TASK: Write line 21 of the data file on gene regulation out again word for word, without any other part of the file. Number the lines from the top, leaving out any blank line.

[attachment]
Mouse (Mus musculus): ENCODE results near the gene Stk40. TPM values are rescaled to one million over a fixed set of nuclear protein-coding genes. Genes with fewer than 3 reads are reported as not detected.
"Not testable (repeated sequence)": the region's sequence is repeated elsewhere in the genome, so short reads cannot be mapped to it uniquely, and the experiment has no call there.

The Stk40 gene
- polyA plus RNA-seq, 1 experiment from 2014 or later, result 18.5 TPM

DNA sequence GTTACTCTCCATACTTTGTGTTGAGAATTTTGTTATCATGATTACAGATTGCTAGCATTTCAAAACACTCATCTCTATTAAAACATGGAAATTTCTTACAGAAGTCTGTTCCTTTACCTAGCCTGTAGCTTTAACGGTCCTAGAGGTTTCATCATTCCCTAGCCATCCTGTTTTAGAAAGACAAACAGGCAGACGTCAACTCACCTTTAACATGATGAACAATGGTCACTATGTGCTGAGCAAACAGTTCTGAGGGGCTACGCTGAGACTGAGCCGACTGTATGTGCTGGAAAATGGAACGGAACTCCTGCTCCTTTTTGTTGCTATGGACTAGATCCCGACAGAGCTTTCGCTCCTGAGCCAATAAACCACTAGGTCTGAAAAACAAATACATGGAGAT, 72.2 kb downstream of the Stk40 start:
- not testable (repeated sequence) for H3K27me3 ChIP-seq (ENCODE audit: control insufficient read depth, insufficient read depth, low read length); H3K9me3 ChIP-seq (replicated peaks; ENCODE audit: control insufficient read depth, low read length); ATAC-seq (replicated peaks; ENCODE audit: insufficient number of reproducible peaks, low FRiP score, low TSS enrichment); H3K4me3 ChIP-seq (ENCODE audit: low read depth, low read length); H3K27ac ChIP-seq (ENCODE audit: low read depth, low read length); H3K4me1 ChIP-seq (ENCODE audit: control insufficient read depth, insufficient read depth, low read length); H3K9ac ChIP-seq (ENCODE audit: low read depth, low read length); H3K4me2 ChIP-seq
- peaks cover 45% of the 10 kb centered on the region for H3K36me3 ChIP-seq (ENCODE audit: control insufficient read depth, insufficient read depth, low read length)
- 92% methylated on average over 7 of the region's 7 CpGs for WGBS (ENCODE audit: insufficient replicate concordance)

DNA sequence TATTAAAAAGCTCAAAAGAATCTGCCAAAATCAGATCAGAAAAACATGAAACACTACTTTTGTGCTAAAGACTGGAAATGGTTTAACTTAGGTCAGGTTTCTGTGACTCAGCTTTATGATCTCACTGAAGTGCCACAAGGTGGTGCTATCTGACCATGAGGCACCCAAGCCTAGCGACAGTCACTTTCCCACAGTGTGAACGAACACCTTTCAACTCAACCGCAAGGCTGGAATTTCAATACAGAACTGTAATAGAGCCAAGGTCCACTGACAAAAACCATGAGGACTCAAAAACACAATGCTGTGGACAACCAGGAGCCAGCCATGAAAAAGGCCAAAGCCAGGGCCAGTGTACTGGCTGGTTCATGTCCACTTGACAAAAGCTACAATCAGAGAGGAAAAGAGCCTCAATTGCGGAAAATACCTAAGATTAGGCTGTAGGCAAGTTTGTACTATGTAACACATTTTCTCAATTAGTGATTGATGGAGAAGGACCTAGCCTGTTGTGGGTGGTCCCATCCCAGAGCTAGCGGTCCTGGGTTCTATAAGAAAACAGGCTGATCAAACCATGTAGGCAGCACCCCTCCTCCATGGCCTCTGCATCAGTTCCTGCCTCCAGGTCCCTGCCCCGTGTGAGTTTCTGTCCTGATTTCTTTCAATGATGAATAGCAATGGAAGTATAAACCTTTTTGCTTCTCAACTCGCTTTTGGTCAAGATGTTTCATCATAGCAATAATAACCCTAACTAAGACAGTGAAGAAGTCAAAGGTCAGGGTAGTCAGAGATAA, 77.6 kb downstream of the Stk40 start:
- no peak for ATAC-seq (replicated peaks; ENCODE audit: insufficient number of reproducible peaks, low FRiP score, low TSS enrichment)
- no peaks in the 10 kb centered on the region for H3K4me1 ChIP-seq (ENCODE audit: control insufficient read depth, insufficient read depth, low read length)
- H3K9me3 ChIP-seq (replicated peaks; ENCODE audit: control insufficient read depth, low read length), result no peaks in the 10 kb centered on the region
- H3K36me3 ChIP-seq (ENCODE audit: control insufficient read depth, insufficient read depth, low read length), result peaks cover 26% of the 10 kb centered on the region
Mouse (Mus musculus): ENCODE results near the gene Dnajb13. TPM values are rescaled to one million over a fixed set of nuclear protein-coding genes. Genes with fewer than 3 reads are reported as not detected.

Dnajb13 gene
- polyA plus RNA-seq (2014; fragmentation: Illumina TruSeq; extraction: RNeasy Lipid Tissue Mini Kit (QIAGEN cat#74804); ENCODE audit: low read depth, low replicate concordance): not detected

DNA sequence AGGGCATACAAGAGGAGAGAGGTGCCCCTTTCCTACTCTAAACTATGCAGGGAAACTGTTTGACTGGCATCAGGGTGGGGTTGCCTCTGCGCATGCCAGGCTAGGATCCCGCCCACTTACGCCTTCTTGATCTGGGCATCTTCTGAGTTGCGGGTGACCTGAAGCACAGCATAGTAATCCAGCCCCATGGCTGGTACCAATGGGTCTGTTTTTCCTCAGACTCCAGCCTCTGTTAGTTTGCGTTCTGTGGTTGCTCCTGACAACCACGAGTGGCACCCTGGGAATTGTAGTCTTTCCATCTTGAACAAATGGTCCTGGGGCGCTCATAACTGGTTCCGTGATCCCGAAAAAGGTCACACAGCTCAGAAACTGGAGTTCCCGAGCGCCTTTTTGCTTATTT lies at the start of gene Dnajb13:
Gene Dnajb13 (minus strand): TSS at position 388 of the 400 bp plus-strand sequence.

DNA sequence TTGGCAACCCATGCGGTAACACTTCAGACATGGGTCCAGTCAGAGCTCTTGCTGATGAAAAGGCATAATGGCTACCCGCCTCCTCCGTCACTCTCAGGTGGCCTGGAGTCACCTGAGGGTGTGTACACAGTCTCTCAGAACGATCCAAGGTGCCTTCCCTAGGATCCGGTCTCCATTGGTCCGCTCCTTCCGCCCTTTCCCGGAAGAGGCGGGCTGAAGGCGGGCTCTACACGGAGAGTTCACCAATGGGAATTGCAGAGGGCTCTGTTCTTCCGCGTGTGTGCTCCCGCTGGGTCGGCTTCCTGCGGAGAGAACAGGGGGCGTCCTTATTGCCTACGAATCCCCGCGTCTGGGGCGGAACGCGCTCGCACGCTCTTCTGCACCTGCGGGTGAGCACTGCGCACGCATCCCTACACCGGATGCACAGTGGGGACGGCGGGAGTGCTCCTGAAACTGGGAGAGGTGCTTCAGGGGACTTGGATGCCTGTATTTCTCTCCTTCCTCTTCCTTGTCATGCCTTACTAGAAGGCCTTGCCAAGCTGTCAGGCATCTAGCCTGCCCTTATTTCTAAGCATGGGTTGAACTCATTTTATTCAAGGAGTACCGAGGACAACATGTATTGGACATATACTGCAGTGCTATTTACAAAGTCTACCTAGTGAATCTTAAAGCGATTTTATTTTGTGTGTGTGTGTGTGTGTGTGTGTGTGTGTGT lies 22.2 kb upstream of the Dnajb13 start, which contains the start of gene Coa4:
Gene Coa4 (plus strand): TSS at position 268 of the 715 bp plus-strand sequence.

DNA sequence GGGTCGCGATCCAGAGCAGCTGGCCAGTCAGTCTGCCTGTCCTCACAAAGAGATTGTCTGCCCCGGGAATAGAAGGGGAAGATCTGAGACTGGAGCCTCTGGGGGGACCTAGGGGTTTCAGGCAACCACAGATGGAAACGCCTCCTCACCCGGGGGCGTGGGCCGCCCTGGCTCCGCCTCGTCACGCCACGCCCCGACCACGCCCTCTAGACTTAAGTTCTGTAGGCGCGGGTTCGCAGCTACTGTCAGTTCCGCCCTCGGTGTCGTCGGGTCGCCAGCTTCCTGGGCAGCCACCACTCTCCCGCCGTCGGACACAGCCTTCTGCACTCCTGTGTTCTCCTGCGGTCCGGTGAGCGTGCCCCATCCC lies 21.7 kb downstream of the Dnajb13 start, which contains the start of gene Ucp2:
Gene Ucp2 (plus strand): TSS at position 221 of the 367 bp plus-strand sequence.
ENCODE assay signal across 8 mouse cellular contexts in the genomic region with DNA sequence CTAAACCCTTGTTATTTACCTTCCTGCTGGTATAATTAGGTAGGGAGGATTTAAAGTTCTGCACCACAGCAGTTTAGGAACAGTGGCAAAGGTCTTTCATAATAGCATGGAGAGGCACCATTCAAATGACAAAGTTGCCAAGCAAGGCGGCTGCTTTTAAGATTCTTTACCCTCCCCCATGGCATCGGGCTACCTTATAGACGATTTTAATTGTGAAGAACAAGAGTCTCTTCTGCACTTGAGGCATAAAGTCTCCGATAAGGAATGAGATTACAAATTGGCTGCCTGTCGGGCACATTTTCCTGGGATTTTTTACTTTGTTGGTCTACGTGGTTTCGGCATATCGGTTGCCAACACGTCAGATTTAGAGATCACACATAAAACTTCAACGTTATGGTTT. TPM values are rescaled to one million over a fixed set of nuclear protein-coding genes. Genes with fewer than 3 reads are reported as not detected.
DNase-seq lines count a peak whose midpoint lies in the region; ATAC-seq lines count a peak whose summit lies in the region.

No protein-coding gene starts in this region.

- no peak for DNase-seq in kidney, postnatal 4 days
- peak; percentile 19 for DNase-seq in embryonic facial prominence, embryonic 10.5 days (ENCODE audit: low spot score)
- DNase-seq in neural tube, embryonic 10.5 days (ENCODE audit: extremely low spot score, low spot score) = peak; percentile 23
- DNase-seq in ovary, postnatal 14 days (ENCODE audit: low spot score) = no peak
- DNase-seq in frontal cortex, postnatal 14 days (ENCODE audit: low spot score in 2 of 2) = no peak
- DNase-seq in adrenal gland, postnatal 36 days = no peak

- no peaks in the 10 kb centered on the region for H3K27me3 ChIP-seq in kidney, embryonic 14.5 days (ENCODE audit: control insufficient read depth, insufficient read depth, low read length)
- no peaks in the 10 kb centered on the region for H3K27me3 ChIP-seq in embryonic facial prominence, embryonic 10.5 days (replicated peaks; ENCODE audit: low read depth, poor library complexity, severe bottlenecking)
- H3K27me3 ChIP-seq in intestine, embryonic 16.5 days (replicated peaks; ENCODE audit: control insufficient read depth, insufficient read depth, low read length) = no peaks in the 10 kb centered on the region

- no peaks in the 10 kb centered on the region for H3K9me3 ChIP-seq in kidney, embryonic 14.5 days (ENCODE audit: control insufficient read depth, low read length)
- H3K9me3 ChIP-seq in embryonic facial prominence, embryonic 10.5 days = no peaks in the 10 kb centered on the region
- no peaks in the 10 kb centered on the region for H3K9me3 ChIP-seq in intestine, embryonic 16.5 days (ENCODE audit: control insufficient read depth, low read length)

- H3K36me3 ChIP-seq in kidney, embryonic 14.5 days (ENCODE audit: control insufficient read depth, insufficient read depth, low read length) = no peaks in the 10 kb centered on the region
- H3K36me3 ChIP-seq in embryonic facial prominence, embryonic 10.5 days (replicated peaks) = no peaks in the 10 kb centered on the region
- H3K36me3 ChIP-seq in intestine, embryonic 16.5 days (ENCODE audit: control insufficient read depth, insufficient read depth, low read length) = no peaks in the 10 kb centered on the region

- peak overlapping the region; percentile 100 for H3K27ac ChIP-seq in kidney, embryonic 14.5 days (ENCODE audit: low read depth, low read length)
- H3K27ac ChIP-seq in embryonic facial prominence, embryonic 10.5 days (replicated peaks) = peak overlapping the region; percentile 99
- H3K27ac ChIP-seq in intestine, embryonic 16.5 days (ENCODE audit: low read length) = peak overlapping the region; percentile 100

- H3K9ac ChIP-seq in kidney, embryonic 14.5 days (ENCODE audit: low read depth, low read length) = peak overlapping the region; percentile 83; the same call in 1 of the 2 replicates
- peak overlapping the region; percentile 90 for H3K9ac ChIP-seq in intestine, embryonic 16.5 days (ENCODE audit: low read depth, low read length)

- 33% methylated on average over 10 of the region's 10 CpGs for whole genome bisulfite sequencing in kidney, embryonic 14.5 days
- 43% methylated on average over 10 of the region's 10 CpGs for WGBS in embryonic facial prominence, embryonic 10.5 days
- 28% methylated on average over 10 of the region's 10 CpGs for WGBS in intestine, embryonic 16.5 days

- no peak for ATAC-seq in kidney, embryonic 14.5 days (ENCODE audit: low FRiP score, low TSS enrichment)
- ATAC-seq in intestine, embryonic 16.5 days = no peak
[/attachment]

DNA sequence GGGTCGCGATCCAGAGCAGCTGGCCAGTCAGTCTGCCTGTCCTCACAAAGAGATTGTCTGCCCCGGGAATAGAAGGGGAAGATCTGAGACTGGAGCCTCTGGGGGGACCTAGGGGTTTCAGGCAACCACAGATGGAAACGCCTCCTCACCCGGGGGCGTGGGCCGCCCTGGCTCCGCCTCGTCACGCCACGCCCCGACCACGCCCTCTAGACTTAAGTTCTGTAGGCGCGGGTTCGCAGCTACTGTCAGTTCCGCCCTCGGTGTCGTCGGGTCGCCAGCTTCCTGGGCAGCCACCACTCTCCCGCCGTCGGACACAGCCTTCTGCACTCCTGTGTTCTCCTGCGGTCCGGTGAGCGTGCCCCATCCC lies 21.7 kb downstream of the Dnajb13 start, which contains the start of gene Ucp2: